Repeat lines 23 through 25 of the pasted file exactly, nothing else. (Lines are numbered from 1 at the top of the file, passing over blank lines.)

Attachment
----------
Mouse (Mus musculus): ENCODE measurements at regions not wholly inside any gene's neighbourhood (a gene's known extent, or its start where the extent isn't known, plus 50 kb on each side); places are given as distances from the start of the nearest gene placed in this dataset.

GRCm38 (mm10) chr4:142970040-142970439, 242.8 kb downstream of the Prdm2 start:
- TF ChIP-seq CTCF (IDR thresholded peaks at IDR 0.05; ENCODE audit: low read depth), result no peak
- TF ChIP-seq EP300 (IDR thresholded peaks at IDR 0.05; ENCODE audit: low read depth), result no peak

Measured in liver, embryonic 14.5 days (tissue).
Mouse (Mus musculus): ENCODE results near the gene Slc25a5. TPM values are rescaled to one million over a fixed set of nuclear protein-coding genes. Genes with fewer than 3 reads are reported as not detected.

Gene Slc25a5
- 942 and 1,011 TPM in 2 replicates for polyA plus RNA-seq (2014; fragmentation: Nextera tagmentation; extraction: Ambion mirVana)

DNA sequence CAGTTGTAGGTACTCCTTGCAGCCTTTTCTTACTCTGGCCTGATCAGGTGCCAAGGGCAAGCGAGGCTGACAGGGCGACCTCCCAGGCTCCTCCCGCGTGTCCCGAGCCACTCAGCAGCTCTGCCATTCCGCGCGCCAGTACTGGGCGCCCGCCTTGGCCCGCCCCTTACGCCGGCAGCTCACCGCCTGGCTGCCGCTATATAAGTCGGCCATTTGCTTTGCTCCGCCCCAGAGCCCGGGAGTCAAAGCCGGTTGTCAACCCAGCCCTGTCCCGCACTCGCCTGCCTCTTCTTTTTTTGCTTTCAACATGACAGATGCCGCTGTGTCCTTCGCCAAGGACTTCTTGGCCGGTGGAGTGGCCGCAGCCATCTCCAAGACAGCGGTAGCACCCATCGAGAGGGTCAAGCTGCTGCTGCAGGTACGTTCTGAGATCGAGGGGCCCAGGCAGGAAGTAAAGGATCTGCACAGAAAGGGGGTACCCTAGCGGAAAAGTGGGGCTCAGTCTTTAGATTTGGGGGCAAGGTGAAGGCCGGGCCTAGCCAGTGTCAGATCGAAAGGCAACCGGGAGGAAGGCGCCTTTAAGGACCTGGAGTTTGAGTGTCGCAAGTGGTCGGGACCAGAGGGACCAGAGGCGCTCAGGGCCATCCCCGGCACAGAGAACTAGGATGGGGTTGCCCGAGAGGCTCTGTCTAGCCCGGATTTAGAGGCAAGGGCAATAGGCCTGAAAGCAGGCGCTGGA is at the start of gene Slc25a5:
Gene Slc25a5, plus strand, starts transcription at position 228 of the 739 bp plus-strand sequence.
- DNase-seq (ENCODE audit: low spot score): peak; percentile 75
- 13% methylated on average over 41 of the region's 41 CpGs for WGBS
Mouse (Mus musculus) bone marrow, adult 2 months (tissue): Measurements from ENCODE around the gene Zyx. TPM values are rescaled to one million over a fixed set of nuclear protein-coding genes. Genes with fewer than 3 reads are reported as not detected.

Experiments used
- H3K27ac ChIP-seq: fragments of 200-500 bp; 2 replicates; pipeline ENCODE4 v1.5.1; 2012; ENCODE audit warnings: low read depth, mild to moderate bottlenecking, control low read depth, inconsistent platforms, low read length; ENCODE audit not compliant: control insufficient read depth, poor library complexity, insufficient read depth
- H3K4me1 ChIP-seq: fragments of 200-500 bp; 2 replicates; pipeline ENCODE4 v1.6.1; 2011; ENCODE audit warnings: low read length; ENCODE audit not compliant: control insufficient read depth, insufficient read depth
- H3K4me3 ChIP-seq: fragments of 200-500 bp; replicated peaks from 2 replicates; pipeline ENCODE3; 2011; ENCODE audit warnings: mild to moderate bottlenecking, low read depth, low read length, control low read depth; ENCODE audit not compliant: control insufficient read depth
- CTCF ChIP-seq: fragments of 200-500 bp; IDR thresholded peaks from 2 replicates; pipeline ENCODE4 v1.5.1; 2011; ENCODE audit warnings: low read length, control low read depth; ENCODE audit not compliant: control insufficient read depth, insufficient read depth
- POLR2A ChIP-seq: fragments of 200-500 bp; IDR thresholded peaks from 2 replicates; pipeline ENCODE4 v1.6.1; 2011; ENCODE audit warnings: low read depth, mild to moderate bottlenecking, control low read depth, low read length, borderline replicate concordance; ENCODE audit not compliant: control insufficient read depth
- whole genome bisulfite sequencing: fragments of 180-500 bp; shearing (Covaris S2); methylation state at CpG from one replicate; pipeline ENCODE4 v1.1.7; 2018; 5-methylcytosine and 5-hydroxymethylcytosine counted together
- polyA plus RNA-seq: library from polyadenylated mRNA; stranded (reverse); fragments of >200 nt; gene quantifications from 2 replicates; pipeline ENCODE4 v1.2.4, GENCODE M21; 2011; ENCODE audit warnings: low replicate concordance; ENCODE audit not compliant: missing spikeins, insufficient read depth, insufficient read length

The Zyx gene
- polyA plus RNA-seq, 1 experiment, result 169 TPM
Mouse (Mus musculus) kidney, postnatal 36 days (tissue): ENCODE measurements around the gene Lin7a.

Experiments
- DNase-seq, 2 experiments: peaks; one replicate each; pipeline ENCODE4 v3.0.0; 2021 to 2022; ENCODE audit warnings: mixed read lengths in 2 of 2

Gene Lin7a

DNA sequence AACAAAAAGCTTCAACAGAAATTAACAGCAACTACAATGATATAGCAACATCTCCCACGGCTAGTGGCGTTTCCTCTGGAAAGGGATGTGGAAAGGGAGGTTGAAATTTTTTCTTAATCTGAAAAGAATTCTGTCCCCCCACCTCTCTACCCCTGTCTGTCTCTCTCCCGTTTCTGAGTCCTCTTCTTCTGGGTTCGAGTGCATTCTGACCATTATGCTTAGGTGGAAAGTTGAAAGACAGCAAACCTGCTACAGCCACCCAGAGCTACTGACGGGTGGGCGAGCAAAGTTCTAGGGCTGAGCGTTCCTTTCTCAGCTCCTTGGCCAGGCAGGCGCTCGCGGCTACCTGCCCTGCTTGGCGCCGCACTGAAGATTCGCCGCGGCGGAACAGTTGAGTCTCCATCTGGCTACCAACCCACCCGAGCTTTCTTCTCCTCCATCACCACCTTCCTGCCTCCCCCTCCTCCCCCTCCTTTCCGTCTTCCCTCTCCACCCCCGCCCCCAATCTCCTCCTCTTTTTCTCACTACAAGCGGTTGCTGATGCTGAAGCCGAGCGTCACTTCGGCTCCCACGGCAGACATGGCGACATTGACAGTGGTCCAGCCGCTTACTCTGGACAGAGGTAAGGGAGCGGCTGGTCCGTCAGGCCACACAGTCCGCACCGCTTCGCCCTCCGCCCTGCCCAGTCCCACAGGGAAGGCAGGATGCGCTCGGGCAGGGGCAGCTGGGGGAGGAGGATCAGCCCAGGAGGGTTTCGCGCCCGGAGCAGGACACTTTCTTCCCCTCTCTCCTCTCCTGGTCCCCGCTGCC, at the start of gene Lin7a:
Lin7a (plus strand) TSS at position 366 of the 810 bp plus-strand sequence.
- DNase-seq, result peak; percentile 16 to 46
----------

- polyA plus RNA-seq, 1 experiment, result 169 TPM
Mouse (Mus musculus) kidney, postnatal 36 days (tissue): ENCODE measurements around the gene Lin7a.

Experiments